After Dogbowl's departure, Hall asked Bongwater guitarist Dave Rick to help him put together a new band. Rick recruited multi-instrumentalist Chris Xefos, and Hall retained Dansiger on drums. Hall dubbed the new lineup King Missile, dropping the parenthetical "Dog Fly Religion" subtitle "since that was [Dogbowl's] idea." In late 1989 and early 1990, the band recorded the album Mystical Shit, and in 1990 released it on Shimmy Disc. On the strength of the single "Jesus Was Way Cool," the album hit No. 1 on the CMJ charts, and the band was signed by a major label, Atlantic Records. This series of events led Hall to make a habit of joking, "'Jesus' got me signed to Atlantic Records." Around this time, King Missile was featured in the 1990 documentary CutTime which chronicled the East Village music scene of 1990.
Another lineup change occurred before the recording of King Missile's major-label debut, as Dansiger left the band and was replaced on drums by Hypnolovewheel member David Ramirez. The subsequent album, The Way to Salvation, was released on April 16, 1991, and reached No. 2 on the CMJ charts. Atlantic promoted the album with the release of a single, "My Heart Is a Flower," and accompanying video.
After Ramirez left the group and was replaced by yet another drummer, Roger Murdock, the band recorded its second major-label album, Happy Hour, released on December 15, 1992. The album debuted at No. 1 on the CMJ charts, and its accompanying first single, "Detachable Penis," became a modest hit, reaching No. 25 on the Billboard Modern Rock Tracks chart. Atlantic released videos for "Detachable Penis" and the subsequent singles "(Why Are We) Trapped?" and "Martin Scorsese," but neither follow-up single achieved the chart success of "Detachable Penis." According to Hall, the band realized that its hit song had drawn in many casual fans who didn't care about the rest of the group's material; thus, the band began to play the song "early in the set, so that the people who didn't like us could leave, and we could play for the people who cared. That worked out well. People did leave."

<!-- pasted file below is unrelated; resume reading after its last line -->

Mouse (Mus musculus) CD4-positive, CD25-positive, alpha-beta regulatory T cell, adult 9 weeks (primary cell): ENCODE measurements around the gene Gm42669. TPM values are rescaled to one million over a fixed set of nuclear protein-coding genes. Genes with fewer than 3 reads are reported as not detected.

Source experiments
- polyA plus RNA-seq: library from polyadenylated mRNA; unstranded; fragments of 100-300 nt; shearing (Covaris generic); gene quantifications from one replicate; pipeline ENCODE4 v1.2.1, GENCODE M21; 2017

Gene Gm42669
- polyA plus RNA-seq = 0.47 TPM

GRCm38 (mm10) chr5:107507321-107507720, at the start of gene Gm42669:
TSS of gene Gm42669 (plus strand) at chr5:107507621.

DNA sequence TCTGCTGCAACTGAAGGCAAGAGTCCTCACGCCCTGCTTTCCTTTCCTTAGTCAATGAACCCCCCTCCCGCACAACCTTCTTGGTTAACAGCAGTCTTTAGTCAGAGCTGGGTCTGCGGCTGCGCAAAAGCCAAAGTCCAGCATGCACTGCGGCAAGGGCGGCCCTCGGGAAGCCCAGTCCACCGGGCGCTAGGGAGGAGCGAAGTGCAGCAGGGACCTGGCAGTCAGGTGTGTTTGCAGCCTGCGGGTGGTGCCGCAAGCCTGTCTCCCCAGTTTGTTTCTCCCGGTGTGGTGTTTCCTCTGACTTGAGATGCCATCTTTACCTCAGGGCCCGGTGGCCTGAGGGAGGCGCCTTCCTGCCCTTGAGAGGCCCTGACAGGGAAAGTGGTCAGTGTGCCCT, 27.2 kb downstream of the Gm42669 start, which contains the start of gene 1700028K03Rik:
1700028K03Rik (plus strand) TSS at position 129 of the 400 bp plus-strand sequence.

The band's third and final album for Atlantic was the eponymous King Missile, released April 19, 1994. Neither the album nor its lead single, "Love Is...," was a commercial success; consequently, the band was dropped from Atlantic, and broke up shortly thereafter because, according to Hall, "there was no reason to stay together."
King Missile is an avant-garde band that has been led in various disparate incarnations by poet/singer John S. Hall since 1986.
In 1985, writer John S. Hall began presenting his work at open mike poetry readings. After three shows, Hall became a "featured" poet at the Backfence, a performance venue in Manhattan's East Village.
In 1987, the band went to the Noise New York studio and in just ten hours recorded and mixed its debut album, Fluting on the Hump.
The Way to Salvation, was released on April 16, 1991, and reached #2 on the CMJ charts. Atlantic promoted the album with the release of a single, "My Heart Is a Flower," and accompanying video.
The central element of each group's sound has been Hall's lyrics, which vary in format from straightforward narrative to abstract, disjointed free verse. Hall's performance style is also eclectic, his delivery ranging from a deadpan monotone to melodic tenor singing to overwrought screaming.
I woke up this morning with a bad hangover
And my penis was missing again.
This happens all the time.
[background singing begins: "detachable penis" over and over]
This comes in handy a lot of the time.
I can leave it home, when I think it's gonna get me in trouble,
or I can rent it out, when I don't need it.
But now and then I go to a party, get drunk,
and the next morning I can't for the life of me
remember what I did with it.
First I looked around my apartment, and I couldn't find it.
So I called up the place where the party was,
they hadn't seen it either.
I asked them to check the medicine cabinet
'cause for some reason I leave it there sometimes
But not this time.
So I told them if it pops up to let me know.
I called a few people who were at the party,
but they were no help either.
I was starting to get desperate.
I really don't like being without my penis for too long.
It makes me feel like less of a man,
and I really hate having to sit down every time I take a leak.
After a few hours of searching the house,
and calling everyone I could think of,
I was starting to get very depressed,
so I went to the Kiev, and ate breakfast.
Then, as I walked down Second Avenue towards St. Mark's Place,
where all those people sell used books and other junk on the street,
I saw my penis lying on a blanket
next to a broken toaster oven.
Some guy was selling it.
I had to buy it off him.
He wanted twenty-two bucks, but I talked him down to seventeen.
I took it home, washed it off,
and put it back on. I was happy again. Complete.
People sometimes tell me I should get it permanently attached,
but I don't know.
Even though sometimes it's a pain in the ass,
I like having a detachable penis.
[background voices continue to sing "detachable penis" for
a while, then out]